Curriculum renewal in the health sciences

Physiotherapy students’ perceptions about the learning opportunities included in an introductory clinical module

Dawn Verna Ernstzen, B Statham, S D Hanekom

Abstract


Background. Clinical education forms a core component of physiotherapy training. However, the transition from the classroom to clinical learning
environments can be challenging. An introductory clinical placement with appropriate learning opportunities is therefore important to ensure that
learning outcomes are reached.
Objectives. To determine second-year physiotherapy students’ perceptions about the learning opportunities provided in an introductory clinical
module and to determine their perception about the attainment of the learning outcomes.
Methods. A descriptive case study was undertaken, using mixed methodology. All 39 second-year physiotherapy students were invited to participate.
Data were collected using a self-developed questionnaire which focused on the outcomes of the module and the perceived value of the learning
opportunities. A focus group discussion was conducted with a random subset (n=15) of the population.
Results. The response rate to the questionnaire was 79% (n=31). Peer learning by observing senior students, demonstrations by clinical lecturers
and the assessment of specific skills were perceived by students to be particularly useful. However, several learning opportunities did not contribute
effectively to learning. Participants highlighted a transitional process between classroom and clinical environments during which they became aware
and could respond mentally to the demands of a clinical placement.
Conclusions. The clinical education introductory module provided valuable opportunities, where students learnt productively in a non-threatening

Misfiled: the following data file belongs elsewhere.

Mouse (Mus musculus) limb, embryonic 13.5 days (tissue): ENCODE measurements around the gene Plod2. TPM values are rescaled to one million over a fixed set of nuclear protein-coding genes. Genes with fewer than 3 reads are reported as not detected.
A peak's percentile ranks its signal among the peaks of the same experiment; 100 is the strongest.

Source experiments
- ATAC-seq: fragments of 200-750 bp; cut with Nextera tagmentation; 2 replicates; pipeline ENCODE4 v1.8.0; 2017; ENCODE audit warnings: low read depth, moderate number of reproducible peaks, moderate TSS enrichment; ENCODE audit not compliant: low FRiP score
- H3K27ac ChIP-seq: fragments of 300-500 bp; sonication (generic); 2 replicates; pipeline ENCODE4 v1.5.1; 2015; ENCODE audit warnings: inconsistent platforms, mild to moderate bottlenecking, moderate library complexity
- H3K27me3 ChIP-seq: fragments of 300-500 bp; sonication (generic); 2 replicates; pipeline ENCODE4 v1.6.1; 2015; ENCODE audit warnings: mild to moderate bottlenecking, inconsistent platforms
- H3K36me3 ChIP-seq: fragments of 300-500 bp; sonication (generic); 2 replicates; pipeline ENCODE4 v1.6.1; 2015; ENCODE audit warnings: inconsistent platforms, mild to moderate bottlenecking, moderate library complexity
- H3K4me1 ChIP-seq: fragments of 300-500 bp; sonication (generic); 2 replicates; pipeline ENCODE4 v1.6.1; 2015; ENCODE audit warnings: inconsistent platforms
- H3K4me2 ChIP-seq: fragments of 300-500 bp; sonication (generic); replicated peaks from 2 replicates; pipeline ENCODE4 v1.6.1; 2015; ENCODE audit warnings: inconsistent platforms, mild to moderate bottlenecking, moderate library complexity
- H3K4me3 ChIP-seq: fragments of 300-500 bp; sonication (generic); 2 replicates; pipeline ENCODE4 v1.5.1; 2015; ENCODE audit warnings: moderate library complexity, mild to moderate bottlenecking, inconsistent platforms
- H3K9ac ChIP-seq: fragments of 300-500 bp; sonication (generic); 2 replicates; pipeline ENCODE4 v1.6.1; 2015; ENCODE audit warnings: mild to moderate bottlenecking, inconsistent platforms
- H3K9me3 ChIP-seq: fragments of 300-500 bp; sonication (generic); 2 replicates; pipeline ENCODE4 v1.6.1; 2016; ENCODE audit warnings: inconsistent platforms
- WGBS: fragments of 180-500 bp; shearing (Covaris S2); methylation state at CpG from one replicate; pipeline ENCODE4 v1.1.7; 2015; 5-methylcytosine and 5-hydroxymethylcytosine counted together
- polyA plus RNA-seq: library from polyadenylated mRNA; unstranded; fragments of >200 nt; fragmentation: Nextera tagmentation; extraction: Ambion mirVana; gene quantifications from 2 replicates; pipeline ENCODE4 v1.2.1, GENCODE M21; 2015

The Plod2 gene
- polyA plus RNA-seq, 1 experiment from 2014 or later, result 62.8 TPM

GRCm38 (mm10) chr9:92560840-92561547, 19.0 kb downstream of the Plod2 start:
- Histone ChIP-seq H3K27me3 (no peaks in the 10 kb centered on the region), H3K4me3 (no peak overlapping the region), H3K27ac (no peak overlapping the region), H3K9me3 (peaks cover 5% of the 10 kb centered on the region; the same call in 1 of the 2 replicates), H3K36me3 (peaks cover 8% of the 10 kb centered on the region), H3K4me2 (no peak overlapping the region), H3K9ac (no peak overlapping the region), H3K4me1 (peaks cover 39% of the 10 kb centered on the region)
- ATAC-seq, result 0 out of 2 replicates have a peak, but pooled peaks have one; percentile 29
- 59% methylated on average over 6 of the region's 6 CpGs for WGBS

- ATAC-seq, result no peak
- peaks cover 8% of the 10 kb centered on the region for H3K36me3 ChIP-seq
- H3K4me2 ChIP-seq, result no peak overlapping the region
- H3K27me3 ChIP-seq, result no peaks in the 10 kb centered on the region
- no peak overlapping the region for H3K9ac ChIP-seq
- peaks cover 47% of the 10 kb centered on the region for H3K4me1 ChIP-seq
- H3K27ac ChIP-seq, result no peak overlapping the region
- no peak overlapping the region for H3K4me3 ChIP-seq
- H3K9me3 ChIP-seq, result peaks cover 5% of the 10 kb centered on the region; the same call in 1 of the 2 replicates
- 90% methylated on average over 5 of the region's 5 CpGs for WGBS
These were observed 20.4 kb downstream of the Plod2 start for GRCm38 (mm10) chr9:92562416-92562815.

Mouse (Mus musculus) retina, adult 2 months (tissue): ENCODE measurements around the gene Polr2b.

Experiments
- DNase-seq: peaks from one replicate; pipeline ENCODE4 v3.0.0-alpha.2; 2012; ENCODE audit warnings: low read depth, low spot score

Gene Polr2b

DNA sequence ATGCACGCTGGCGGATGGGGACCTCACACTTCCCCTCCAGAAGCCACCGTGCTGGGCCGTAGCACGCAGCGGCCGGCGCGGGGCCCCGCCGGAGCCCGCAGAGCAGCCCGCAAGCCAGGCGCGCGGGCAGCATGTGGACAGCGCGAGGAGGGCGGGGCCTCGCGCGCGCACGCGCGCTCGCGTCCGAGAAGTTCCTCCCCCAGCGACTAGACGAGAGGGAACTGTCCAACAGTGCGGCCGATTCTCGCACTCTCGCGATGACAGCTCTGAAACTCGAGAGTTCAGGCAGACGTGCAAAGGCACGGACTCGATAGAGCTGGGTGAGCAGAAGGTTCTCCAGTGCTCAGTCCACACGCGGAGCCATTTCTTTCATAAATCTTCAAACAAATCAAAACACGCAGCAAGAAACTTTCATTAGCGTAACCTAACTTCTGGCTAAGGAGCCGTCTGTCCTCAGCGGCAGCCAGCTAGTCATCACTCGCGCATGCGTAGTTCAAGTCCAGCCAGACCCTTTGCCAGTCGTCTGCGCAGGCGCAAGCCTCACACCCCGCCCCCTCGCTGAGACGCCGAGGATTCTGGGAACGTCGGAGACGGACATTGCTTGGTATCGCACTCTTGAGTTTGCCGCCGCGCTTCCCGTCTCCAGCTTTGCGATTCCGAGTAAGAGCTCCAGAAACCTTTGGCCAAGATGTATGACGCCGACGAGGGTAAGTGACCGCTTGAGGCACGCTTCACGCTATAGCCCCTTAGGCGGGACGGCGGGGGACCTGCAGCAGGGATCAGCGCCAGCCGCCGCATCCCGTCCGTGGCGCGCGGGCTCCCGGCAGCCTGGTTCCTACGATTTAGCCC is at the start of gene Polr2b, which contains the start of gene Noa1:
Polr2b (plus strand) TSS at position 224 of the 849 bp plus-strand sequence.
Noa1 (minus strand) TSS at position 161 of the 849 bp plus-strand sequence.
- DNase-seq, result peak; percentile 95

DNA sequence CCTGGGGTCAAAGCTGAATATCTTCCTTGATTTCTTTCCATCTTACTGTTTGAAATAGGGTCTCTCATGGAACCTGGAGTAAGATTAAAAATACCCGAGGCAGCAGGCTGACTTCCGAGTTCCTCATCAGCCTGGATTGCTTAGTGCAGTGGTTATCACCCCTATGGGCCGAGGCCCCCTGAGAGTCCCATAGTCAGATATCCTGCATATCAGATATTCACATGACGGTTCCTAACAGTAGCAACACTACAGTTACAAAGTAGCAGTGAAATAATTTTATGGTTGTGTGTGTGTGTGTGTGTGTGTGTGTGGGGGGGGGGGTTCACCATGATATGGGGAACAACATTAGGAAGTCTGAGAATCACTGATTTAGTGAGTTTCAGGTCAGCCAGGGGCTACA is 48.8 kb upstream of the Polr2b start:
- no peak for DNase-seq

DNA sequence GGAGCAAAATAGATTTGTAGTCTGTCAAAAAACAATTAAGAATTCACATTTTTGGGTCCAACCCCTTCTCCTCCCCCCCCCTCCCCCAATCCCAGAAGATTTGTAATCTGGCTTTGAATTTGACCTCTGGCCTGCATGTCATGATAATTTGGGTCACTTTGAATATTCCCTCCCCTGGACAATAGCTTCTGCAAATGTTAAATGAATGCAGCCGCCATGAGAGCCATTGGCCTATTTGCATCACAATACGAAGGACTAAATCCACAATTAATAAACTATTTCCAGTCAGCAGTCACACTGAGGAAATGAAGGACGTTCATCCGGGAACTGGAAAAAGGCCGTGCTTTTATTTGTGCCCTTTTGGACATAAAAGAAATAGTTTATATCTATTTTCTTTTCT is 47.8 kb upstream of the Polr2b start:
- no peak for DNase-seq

learning environment. Junior students linked theoretical and practical concepts to clinical implementation. Peer mentoring and progressive mastering
were valuable learning strategies. Reflection and students’ emotional adjustment to clinical practice are topics for further investigation.


Authors' affiliations

Dawn Verna Ernstzen, Division of Physiotherapy, Department of Interdisciplinary Health Sciences, Faculty of Medicine and Health Sciences, Stellenbosch University, Cape Town, South Africa

B Statham, Division of Physiotherapy, Department of Interdisciplinary Health Sciences, Faculty of Medicine and Health Sciences, Stellenbosch University, Cape Town, South Africa

S D Hanekom, Division of Physiotherapy, Department of Interdisciplinary Health Sciences, Faculty of Medicine and Health Sciences, Stellenbosch University, Cape Town, South Africa

Full Text

PDF (563KB)

Keywords

Physiotherapy; Clinical education; Learning opportunities

Cite this article

African Journal of Health Professions Education 2014;6(2):217. DOI:10.7196/AJHPE.524

Article History

Date submitted: 2014-09-17
Date published: 2014-10-23

Article Views

Abstract views: 1125
Full text views: 416

Comments on this article

*Read our policy for posting comments here